Orphan Works Proposals Moving Quickly Through Congress

nformation Today, Vol. 25, No. 7, p. 13, July/August 2008

3 Pages Posted: 15 Jul 2010

Date Written: July/August 2008

Abstract

Nearly 16 months after an “orphan works” proposal died at the end of the 2005-06 Congressional session, two new proposals have been introduced and are moving rapidly through Congress. Between April and early May the proposals – one in the House and one in the Senate – were introduced, marked up, and hustled through their respective Committees.

Orphan works are creative works for which the copyright owner cannot be identified or located, or even if the work is copyrighted. Any new use of these orphan works as part of a new work – an archive of old photographs, or a Website featuring collections of letters – runs the risk that the copyright owner could emerge and sue for thousands of dollars for infringement damages. With the Web established as a tool for disseminating these works which might otherwise be lost to time, Congress recognized the need to resolve this problem. It developed a proposal.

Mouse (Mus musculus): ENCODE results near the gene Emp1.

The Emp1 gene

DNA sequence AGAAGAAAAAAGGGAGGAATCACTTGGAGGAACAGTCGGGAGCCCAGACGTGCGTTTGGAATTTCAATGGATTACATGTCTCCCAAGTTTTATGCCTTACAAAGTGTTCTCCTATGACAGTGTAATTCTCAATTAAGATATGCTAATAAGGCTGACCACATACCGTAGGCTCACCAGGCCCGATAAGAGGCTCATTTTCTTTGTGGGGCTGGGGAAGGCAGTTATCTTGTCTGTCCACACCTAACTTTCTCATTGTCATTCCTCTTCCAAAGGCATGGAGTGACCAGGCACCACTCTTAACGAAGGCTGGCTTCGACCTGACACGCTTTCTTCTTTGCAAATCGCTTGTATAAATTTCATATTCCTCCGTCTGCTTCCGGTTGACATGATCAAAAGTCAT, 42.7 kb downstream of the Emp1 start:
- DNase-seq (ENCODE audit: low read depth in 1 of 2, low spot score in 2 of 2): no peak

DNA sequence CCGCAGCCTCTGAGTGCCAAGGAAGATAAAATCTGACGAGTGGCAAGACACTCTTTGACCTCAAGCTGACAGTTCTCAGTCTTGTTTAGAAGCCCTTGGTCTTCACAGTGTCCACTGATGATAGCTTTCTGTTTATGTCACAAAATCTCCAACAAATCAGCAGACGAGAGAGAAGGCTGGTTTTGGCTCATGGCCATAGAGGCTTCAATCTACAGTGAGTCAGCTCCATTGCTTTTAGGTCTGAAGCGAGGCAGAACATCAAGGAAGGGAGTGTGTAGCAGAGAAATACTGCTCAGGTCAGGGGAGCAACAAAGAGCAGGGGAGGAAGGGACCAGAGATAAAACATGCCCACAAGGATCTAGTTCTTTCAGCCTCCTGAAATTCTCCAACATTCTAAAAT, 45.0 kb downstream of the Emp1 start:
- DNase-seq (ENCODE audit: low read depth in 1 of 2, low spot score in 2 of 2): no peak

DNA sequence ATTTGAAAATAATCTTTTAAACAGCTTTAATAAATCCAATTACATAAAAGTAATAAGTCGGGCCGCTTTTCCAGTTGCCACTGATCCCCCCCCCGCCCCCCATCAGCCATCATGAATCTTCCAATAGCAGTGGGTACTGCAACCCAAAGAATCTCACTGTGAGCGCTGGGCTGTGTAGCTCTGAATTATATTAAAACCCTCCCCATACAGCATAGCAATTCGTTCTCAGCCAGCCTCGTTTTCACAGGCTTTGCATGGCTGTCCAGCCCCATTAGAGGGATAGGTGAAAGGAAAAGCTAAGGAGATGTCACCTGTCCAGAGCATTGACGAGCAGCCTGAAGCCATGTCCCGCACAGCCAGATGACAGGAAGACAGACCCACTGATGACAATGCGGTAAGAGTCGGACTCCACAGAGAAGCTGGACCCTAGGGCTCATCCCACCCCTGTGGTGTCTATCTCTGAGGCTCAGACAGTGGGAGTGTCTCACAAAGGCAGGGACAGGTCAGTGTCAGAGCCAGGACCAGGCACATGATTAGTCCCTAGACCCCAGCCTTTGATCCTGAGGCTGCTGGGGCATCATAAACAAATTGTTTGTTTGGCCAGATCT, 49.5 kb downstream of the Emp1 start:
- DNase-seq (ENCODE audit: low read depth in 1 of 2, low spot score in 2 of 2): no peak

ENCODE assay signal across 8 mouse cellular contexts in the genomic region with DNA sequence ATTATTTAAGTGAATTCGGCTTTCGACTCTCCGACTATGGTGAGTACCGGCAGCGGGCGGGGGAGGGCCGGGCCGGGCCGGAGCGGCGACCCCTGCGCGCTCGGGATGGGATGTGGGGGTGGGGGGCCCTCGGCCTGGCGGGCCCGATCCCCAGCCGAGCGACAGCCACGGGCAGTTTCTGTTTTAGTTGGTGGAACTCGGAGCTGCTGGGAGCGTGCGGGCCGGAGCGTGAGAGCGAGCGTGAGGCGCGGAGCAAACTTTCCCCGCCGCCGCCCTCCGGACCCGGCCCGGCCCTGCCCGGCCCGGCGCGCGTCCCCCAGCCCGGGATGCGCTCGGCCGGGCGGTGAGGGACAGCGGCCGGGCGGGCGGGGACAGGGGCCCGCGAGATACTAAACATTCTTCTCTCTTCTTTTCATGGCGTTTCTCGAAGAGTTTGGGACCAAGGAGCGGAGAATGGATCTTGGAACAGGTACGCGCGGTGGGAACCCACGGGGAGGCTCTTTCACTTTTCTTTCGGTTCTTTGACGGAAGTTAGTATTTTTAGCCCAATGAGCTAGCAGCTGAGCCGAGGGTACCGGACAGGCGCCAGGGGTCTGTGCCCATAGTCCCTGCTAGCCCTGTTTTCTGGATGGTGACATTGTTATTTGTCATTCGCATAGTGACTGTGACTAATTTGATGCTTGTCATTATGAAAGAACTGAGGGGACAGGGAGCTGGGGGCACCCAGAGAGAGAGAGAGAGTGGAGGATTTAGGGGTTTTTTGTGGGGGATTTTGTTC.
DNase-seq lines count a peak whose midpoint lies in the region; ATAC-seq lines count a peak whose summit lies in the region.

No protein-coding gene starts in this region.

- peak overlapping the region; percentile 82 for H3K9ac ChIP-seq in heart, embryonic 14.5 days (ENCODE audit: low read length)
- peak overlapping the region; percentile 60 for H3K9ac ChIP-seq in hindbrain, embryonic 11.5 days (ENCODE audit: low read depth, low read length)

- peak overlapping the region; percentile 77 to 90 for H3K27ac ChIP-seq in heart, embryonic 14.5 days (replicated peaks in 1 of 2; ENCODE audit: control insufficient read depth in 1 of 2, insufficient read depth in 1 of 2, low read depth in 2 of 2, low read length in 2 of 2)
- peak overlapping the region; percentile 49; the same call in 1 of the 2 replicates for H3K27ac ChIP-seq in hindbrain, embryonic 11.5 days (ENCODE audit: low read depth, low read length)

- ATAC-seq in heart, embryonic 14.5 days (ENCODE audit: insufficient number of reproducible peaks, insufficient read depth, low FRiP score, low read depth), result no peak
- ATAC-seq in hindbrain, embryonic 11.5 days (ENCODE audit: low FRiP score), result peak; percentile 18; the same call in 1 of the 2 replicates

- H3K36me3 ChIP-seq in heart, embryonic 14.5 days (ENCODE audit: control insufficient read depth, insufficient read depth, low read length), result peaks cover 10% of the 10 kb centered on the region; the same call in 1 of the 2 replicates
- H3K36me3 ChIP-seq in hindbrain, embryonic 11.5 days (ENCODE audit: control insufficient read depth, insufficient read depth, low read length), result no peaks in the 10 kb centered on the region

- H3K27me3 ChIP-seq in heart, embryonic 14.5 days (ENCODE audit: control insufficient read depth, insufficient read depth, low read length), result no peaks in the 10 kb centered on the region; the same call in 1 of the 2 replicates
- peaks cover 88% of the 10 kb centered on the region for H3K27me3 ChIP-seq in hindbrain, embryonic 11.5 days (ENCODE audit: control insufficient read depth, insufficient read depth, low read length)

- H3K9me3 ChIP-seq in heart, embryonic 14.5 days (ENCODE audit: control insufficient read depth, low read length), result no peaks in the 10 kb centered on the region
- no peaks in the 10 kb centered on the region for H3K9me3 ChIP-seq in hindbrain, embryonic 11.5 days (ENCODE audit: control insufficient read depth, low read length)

Keywords: orphan works, copyright law, legislation, lawsuits, infringement, U.S. Copyright Office, copyright owner, diligence, good faith search, qualifying search, documented search, reasonably diligent search, notice of use, dark archive provision, reasonable compensation

Suggested Citation

Pike, George H., Orphan Works Proposals Moving Quickly Through Congress (July/August 2008). nformation Today, Vol. 25, No. 7, p. 13, July/August 2008, Available at SSRN: https://ssrn.com/abstract=1640120

George H. Pike (Contact Author)

Northwestern University Pritzker School of Law ( email )

375 E. Chicago Ave
Chicago, IL 60611
United States
312-503-0295 (Phone)
312-503-9230 (Fax)

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